In Europe, the FTSE 100 index of leading British shares closed down 89.37 points, or 1.7 percent, at 5,121.81 while Germany's DAX sank 124.55 points, or 2.1 percent, to 5,930.08. The CAC-40 in France was 110.72 points, or 3.1 percent, lower at 3,446.62.
On Wall Street, the Dow Jones industrial average dropped more than 300 points. All the major indexes were down more than 2 percent.
Those levels marked a big reversal from earlier, when sentiment was fairly buoyant as a run of strong U.S. economic data had stoked hopes about the monthly U.S. jobs data. In addition, payroll figures often set the tone for markets for the next week or two.
The proved much softer than expected and investors worried about the pace of the U.S. economic recovery. Although the Labor Department reported that the number of nonfarm payrolls created in May was a ten-year high of 431,000, investors expected at least 510,000 new jobs, especially since May's figure was inflated by the hiring of 411,000 workers for the census.
That means job creation remains fairly tepid in the U.S. even though the recession officially ended last year.
"This is a good reality check for where the economy really is; conditions are improving, but the recovery is still not catching fire," said Paul Ashworth, senior U.S. economist at Capital Economics.
Friday's jobs disappointment comes at the end of a week when stocks have enjoyed some of their biggest gains this year, as trading was steered by something other than the European debt crisis.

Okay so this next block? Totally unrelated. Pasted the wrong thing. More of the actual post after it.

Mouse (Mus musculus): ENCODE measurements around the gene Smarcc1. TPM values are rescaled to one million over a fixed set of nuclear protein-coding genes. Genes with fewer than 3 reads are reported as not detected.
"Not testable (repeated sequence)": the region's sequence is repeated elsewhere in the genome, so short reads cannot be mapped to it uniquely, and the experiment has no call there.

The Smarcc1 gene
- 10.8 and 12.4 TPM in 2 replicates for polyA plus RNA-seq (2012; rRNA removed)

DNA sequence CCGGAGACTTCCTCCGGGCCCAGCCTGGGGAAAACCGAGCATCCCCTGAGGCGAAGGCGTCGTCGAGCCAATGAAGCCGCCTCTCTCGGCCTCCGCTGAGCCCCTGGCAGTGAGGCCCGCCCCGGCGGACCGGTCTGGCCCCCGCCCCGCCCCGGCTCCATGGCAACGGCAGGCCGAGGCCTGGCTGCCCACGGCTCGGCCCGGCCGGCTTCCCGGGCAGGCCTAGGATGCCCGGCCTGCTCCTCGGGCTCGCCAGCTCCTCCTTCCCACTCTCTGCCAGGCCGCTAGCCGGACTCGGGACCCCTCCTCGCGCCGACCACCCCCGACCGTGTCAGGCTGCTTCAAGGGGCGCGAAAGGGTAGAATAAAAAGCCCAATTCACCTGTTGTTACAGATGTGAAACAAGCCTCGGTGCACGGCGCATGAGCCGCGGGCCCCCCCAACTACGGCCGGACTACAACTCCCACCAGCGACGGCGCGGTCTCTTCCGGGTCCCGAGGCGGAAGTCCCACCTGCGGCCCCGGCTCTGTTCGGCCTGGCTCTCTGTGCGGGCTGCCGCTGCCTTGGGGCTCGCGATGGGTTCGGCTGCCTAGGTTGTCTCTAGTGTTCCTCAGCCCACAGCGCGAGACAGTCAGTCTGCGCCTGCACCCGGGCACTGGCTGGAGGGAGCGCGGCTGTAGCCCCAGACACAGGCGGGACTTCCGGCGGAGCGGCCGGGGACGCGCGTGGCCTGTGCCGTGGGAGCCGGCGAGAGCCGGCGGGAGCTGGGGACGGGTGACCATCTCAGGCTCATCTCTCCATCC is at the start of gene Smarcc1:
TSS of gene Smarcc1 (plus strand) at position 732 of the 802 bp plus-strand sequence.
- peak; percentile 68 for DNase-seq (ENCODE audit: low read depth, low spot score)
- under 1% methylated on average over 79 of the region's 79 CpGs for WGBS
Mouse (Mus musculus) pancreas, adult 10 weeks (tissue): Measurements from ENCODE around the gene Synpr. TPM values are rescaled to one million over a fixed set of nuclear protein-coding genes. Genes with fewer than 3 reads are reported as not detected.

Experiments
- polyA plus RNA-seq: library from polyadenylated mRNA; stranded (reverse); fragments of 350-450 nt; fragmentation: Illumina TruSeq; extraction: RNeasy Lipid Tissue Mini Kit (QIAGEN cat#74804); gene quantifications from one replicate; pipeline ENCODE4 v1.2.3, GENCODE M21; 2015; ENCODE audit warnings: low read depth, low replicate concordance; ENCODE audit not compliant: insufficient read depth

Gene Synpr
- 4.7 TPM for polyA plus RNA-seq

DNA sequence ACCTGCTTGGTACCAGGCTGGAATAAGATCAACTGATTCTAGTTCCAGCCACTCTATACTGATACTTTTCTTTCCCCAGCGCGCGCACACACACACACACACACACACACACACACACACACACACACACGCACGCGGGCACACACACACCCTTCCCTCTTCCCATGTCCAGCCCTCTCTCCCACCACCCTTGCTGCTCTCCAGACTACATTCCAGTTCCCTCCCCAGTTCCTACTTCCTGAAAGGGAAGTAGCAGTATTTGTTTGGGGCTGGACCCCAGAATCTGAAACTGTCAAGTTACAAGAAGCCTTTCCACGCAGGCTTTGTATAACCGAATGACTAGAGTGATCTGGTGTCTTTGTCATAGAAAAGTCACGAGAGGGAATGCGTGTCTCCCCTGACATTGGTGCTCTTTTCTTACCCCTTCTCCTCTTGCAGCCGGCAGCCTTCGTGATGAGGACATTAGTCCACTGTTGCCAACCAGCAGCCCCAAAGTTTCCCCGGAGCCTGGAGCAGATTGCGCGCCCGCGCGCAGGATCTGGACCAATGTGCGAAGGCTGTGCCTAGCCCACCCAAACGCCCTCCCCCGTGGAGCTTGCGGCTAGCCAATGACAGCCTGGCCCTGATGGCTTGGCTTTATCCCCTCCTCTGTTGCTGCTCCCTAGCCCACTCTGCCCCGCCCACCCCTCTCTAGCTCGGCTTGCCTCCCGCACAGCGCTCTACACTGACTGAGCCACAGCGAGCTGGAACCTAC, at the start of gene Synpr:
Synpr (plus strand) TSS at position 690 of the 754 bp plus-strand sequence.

The U.S. jobs data also affected currency markets - at times of risk aversion, the dollar often gets supported in its presumed status as a safe haven currency.
By mid-afternoon London time, the euro was down at $1.2011, after trading briefly below $1.20 for the first time since March 2006.
The jobs data also had a negative impact on oil prices as traders factored in a slower than anticipated U.S. economic recovery - benchmark crude for July delivery was down $2.05 at $72.56 a barrel in electronic trading on the New York Mercantile Exchange.
Further hurting sentiment in Europe were comments from the Hungarian government, which said its economy is in a "grave" situation. The comments raised fears among investors that the country may be hit by a Greek-style debt crisis and pushed towards default. The forint and local equity markets dropped sharply and borrowing costs jumped higher.
Elsewhere, investors are keeping a close eye on the meeting of the Group of 20 finance ministers and central bankers in South Korea, for any indications that splits have emerged about economic policy now that the global recession has ended.
Gareth Berry, an analyst at UBS, said fiscal consolidation and economic growth are likely to be the key subjects for the G-20 but that "talk of financial regulation could dampen any burgeoning risk sentiment for now."
Earlier in Asia, Japan's Nikkei 225 stock average fell 13 points, or 0.1 percent, to 9,901.19 amid news that Finance Minister Naoto Kan had been elected prime minister, replacing the deeply unpopular Yukio Hatoyama ahead of upper house elections in July.
In Hong Kong, the Hang Seng index shed 6.64, or less than 0.1 percent, to 19,780.07 while Australia's benchmark retreated 0.8 percent to 4,449.40. South Korea's Kospi advanced 0.1 percent to 1,664.13 and markets in Singapore, Thailand and the Philippines also gained.
China's Shanghai Composite Index closed flat at 2,553.59 amid concerns that rapid economic growth might slow if Europe's debt troubles hurt demand for exports.